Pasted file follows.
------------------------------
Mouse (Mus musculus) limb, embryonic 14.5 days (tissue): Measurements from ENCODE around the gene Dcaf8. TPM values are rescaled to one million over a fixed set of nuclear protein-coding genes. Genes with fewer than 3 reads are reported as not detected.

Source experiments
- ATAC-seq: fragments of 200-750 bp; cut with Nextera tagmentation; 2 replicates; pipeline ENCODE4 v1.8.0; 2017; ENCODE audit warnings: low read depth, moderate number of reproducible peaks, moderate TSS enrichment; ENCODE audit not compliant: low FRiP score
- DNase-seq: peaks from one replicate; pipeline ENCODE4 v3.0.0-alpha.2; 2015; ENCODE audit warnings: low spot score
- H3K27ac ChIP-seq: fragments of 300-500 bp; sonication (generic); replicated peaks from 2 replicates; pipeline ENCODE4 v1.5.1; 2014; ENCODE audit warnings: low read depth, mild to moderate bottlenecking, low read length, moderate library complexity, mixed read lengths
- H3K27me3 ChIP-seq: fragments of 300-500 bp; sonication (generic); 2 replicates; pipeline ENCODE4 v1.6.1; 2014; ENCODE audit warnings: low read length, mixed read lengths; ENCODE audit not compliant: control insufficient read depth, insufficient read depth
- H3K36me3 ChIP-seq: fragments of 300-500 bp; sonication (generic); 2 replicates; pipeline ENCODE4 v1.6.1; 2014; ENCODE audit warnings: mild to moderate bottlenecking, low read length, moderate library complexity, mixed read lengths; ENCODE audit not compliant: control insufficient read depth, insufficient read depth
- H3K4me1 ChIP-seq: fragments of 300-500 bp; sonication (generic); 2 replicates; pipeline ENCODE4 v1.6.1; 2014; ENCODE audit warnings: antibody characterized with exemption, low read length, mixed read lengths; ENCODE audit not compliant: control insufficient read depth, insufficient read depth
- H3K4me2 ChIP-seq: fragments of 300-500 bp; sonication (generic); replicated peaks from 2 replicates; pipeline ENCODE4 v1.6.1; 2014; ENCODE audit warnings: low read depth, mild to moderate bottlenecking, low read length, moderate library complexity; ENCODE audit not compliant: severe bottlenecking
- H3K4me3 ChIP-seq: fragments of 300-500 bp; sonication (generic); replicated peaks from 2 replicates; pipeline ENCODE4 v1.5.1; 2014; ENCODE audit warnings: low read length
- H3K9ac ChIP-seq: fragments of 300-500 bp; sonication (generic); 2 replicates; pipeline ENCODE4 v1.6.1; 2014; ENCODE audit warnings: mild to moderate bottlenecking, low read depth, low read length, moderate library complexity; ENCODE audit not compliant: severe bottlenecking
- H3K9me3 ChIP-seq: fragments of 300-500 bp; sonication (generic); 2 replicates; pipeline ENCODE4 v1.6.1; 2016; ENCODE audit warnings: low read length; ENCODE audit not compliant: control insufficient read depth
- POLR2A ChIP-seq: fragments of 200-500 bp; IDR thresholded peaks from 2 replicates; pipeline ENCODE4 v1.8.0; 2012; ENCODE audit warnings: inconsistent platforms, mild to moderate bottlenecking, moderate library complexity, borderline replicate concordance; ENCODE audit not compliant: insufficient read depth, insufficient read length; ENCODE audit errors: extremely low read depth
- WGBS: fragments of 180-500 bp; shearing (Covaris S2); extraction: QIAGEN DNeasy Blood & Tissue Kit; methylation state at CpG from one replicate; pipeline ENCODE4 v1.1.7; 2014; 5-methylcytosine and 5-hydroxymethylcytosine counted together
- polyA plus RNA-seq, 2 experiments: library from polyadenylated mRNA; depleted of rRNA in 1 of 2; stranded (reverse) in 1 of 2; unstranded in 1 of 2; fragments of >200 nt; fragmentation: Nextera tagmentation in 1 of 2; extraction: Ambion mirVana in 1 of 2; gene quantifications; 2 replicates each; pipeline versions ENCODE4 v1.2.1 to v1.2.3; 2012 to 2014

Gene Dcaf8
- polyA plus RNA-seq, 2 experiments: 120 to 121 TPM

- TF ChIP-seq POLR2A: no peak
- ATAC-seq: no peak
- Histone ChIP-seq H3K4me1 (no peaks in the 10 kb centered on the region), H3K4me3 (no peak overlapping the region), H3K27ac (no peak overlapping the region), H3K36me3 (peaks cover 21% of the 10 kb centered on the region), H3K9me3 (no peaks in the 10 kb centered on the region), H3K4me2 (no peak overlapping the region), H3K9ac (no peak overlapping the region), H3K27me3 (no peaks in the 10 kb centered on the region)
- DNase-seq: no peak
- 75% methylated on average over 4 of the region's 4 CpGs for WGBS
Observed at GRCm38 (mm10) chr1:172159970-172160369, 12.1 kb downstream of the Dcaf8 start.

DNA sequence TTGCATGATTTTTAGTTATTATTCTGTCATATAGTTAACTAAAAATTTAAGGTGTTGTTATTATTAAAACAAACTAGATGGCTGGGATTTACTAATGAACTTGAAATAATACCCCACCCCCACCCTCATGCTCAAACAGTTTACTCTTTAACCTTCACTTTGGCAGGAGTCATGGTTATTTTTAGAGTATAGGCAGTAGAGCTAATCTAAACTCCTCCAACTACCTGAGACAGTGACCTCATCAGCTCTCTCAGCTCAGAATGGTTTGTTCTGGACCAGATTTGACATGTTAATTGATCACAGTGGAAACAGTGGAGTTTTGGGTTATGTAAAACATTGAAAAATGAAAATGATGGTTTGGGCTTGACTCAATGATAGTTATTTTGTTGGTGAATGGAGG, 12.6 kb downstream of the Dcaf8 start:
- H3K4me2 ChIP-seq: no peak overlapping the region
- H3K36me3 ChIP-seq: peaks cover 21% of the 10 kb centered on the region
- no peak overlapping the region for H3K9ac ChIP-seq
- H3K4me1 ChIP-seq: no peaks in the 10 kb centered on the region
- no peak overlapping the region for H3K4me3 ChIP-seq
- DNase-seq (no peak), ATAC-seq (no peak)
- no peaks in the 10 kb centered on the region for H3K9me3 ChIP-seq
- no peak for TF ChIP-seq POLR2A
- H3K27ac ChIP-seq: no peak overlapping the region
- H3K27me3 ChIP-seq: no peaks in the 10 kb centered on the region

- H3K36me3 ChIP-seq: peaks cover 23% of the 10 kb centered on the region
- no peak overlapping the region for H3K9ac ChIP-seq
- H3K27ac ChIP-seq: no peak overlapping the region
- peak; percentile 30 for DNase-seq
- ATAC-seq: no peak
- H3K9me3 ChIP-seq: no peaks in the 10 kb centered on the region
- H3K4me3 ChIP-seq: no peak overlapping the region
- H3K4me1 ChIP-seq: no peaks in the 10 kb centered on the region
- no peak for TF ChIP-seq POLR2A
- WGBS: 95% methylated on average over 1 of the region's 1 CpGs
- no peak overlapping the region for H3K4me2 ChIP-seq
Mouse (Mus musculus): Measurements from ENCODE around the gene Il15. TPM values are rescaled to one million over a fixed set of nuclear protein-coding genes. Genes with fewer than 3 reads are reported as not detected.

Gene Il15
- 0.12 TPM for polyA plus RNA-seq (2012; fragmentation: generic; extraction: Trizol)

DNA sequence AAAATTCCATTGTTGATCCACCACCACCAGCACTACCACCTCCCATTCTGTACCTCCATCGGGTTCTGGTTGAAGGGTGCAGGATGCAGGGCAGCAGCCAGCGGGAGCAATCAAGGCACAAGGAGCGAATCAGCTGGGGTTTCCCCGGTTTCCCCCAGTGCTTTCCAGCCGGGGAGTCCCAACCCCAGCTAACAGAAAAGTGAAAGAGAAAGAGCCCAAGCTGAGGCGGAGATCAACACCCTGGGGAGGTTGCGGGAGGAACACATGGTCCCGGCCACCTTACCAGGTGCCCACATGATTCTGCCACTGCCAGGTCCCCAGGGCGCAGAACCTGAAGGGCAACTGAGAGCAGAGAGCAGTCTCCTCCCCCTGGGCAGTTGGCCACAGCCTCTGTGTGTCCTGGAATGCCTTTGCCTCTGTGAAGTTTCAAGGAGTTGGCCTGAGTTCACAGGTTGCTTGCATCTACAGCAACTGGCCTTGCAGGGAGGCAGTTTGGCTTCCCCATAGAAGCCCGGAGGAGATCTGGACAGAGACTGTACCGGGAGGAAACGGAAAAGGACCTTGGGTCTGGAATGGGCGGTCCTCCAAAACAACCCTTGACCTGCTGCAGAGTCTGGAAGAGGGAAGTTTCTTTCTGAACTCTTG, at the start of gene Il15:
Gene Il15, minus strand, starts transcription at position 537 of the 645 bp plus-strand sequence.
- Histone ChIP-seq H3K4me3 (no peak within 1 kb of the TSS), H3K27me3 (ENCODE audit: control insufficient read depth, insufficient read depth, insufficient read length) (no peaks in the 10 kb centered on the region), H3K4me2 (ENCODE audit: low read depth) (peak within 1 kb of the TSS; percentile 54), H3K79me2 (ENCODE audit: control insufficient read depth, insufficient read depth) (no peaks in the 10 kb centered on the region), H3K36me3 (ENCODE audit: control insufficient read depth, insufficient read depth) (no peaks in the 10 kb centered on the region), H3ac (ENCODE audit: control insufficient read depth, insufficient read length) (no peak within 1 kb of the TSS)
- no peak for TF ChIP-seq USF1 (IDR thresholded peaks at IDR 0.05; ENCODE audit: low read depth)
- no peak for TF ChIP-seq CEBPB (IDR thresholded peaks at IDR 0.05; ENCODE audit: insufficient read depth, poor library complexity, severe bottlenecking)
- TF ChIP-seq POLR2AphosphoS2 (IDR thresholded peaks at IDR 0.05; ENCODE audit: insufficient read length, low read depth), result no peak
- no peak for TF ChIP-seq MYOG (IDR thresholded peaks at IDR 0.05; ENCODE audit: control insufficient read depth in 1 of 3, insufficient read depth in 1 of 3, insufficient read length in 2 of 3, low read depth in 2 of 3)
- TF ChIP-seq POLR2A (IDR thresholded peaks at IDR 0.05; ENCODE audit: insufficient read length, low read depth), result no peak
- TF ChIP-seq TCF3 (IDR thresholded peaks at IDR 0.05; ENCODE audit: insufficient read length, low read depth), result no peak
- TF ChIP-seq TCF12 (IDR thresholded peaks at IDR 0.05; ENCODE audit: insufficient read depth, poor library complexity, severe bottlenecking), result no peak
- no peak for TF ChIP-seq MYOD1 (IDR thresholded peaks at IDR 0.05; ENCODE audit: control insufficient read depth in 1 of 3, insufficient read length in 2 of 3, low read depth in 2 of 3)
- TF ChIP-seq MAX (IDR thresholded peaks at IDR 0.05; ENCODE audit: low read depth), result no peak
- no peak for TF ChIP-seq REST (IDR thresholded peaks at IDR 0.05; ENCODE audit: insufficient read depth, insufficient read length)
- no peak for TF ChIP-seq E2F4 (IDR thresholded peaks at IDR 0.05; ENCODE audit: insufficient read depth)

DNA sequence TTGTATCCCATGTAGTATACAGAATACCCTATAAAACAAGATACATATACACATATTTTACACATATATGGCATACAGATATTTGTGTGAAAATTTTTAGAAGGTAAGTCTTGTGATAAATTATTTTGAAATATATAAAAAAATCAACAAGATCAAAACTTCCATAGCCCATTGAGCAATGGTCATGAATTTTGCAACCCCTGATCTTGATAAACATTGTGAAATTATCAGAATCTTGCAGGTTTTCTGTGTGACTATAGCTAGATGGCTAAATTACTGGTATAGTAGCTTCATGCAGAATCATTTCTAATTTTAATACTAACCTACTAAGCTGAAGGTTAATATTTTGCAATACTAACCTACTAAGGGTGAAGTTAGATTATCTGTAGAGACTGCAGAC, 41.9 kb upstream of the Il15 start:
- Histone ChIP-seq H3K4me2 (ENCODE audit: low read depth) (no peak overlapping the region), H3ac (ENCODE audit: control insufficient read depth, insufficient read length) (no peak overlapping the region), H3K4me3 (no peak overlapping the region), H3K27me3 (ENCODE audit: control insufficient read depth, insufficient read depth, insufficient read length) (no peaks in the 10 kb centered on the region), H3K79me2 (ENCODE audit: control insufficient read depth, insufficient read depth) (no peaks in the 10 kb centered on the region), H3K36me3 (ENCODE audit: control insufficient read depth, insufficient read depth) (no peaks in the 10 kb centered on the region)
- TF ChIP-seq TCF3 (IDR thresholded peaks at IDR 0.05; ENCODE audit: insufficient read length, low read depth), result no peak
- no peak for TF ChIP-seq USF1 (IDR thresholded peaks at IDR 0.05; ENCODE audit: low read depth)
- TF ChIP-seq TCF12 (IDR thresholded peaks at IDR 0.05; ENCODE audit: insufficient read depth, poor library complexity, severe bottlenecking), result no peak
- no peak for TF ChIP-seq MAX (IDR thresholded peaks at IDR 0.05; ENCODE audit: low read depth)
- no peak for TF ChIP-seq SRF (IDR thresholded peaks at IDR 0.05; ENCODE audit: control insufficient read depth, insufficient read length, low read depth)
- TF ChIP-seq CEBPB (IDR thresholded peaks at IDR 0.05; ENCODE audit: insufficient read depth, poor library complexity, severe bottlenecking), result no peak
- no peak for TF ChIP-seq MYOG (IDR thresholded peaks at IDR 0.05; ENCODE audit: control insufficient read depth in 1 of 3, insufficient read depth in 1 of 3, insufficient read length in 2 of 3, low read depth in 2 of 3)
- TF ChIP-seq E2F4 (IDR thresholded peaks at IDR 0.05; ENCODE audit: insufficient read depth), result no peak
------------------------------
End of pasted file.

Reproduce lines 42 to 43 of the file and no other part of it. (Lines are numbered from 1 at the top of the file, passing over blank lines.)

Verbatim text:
- H3K4me1 ChIP-seq: no peaks in the 10 kb centered on the region
- no peak for TF ChIP-seq POLR2A